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Crimson says namespace attribute must preceed other attributes -- true?

 
 
Scott Sauyet
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      04-21-2005
Hi folks, I'm new to this neighborhood. If my question should be posed
elsewhere, I would appreciate a pointer as to where. Thanks.


It took me a while to chase down what the Crimson parser was talking
about with this exception: "java.lang.IllegalStateException: can't
declare any more prefixes in this context", but I got it. It means
that it wants to see no attributes defined before the namespace
attribution declaration. For instance,

<myns:element name="xyz" xmlns:myns="this fails" ... >

<myns:element xmlns:myns="this works" name="xyz" ... >

A developer working for a client tells me that this restriction is
"straight out of the XML spec", but I can't find a reference anywhere.
I was wondering if I'm missing something, or if this is true. I
thought the namespace declaration was treated like any other attribute.
Any pointer to a reference confirming or refuting that point would be
appreciated.

Unfortunately, the Crimson version is embedded inside WebSphere and I
haven't found a way to isolate a simple test, but when I reorder my
attributes to put the namespace one first, it gets me past the sticking
point. However I run into it again with XML I don't directly control
(written by Apache Axis.) And that seems to have me up against a wall.
I'm imagine that if I learn more about WebSphere configuration, I can
change parsers or configure this one differently, but this is for an
application that is supposed to just drop into an Application/Web
server without need for configuration.

So I guess there are two questions. First, I would like to know if
this behavior is according to spec. Second, I wonder if anyone has run
into this and found a way to get past it.

Thanks for any insight you can offer,

-- Scott Sauyet

 
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Martin Honnen
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      04-21-2005


Scott Sauyet wrote:


> It took me a while to chase down what the Crimson parser was talking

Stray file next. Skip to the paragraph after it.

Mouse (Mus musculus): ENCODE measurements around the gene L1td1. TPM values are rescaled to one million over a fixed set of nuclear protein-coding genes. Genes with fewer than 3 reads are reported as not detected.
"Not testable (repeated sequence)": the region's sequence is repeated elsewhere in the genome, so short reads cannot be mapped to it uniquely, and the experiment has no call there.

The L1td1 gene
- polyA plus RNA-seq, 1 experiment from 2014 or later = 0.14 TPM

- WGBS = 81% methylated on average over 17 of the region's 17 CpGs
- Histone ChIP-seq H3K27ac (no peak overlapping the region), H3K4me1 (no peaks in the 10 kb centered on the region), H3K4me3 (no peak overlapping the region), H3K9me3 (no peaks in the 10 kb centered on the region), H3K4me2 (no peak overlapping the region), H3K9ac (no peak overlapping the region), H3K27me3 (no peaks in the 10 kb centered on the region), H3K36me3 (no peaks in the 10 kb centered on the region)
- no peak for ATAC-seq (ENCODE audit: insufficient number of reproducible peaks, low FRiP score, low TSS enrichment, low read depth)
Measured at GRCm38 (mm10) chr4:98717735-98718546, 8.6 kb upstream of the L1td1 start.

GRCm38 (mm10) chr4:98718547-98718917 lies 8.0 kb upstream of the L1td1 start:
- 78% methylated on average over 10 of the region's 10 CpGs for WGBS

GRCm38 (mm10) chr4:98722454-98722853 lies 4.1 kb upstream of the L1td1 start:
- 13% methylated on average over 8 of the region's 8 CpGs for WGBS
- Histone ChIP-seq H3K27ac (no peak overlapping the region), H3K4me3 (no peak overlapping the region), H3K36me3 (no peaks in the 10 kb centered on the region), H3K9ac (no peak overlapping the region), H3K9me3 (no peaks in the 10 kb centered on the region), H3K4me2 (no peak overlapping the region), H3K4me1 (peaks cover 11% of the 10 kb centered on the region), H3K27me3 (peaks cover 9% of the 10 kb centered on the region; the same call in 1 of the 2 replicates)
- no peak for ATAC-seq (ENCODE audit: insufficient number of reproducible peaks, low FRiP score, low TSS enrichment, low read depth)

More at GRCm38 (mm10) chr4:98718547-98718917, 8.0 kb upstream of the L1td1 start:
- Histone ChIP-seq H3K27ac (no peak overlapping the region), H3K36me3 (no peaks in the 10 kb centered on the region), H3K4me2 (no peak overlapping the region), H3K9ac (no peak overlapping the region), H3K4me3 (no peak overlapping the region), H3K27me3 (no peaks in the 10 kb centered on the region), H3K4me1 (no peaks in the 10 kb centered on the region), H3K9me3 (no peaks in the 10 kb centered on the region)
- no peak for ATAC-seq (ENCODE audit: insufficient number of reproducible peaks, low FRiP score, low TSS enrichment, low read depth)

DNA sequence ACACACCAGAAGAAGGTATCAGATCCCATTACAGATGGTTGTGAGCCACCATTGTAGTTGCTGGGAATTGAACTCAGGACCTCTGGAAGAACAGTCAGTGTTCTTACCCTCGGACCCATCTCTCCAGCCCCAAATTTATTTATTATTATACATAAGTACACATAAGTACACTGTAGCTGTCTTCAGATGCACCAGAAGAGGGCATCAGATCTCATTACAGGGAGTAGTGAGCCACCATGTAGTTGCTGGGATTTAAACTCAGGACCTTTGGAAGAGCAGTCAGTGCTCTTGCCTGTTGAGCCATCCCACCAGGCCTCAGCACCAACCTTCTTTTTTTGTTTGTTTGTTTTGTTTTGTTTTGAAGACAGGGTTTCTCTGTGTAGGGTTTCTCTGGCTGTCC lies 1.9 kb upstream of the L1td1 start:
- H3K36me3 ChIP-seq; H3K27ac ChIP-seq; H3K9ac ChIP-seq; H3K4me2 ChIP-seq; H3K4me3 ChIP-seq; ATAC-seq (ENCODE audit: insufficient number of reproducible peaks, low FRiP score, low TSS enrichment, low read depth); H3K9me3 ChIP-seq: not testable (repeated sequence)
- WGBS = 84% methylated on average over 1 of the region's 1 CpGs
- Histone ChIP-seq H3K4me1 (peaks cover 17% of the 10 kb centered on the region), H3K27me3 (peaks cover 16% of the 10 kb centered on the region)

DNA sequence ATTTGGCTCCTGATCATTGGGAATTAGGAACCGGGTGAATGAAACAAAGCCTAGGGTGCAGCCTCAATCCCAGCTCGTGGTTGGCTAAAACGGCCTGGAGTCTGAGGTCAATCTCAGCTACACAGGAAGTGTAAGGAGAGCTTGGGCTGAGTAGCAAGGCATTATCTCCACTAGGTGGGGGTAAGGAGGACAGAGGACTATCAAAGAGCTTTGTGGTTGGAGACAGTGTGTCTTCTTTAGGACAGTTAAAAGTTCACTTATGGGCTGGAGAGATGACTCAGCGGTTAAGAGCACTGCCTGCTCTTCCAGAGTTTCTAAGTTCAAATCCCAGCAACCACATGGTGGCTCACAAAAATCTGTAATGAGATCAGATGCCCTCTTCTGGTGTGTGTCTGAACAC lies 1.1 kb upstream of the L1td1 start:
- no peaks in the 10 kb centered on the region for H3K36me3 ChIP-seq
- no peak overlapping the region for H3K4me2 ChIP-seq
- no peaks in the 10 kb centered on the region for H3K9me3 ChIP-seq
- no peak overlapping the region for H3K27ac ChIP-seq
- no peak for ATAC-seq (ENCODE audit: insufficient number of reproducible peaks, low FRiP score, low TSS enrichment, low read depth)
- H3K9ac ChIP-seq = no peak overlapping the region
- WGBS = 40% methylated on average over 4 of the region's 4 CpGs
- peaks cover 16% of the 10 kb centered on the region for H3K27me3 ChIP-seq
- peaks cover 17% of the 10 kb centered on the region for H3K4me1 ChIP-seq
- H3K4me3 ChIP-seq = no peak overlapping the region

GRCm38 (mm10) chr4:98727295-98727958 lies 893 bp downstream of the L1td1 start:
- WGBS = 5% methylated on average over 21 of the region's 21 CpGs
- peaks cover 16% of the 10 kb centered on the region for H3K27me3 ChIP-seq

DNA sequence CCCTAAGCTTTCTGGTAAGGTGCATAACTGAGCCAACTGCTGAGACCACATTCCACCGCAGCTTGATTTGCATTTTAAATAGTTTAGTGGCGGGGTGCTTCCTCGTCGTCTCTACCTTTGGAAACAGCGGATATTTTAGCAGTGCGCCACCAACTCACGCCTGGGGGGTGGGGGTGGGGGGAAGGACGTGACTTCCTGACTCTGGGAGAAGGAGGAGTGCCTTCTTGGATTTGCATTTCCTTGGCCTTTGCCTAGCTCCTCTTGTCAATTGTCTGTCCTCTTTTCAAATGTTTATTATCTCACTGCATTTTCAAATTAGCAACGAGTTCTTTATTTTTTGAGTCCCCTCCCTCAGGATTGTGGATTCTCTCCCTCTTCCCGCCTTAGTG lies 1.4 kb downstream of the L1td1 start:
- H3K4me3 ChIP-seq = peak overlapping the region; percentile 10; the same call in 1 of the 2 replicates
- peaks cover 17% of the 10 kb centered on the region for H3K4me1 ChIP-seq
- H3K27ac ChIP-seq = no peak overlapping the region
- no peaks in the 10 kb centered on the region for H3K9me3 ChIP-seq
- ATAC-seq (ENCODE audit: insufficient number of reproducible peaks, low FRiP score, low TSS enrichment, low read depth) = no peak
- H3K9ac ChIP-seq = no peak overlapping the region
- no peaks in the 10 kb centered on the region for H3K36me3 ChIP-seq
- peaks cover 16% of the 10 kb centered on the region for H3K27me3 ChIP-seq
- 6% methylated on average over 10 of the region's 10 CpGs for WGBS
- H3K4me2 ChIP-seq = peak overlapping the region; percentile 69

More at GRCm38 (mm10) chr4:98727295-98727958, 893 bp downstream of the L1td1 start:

> about with this exception: "java.lang.IllegalStateException: can't
> declare any more prefixes in this context", but I got it. It means
> that it wants to see no attributes defined before the namespace
> attribution declaration. For instance,
>
> <myns:element name="xyz" xmlns:myns="this fails" ... >
>
> <myns:element xmlns:myns="this works" name="xyz" ... >
>
> A developer working for a client tells me that this restriction is
> "straight out of the XML spec", but I can't find a reference anywhere.
> I was wondering if I'm missing something, or if this is true. I
> thought the namespace declaration was treated like any other attribute.
> Any pointer to a reference confirming or refuting that point would be
> appreciated.


Frankly I don't think it is true. First of all the XML specification
does not deal with namespaces at all, there is a separate specification
doing that, and the section here
<http://www.w3.org/TR/REC-xml-names/#nsc-NSDeclared>
in my view obviously allows both constructs you have above. All it says
is that a prefix has to be declared in the start tag of the element
itself or an ancestor but there is no requirement that namespace prefix
declararing attributes need to come first.

Furthermore I have tried the following simple XML

<?xml version="1.0" encoding="UTF-8"?>
<root xlink:type="simple" xmlnslink="http://www.w3.org/1999/xlink" />

with Crimson in Java JDK 1.4.2_06 as follows without problems:

DocumentBuilderFactory docBuilderFactory =
DocumentBuilderFactory.newInstance();
docBuilderFactory.setNamespaceAware(true);
System.out.println("DocumentBuilderFactory: " + docBuilderFactory);
DocumentBuilder docBuilder = docBuilderFactory.newDocumentBuilder();
System.out.println("DocumentBuilder: " + docBuilder);
Document xmlDocument = docBuilder.parse(args[0]);
Element rootElement = xmlDocument.getDocumentElement();
for (int i = 0, length = rootElement.getAttributes().getLength();
i < length; i++) {
Attr attributeNode = (Attr) rootElement.getAttributes().item(i);
System.out.println("Attribute " + i + ": name: " +
attributeNode.getNodeName() + "; value: " + attributeNode.getNodeValue());
}

The output is

DocumentBuilderFactory:
org.apache.crimson.jaxp.DocumentBuilderFactoryImpl @11a698a
DocumentBuilder: org.apache.crimson.jaxp.DocumentBuilderImpl@17943a 4
Attribute 0: name: xlink:type; value: simple
Attribute 1: name: xmlnslink; value: http://www.w3.org/1999/xlink

so Crimson parses the XML document without problems.

--

Martin Honnen
http://JavaScript.FAQTs.com/
 
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Scott Sauyet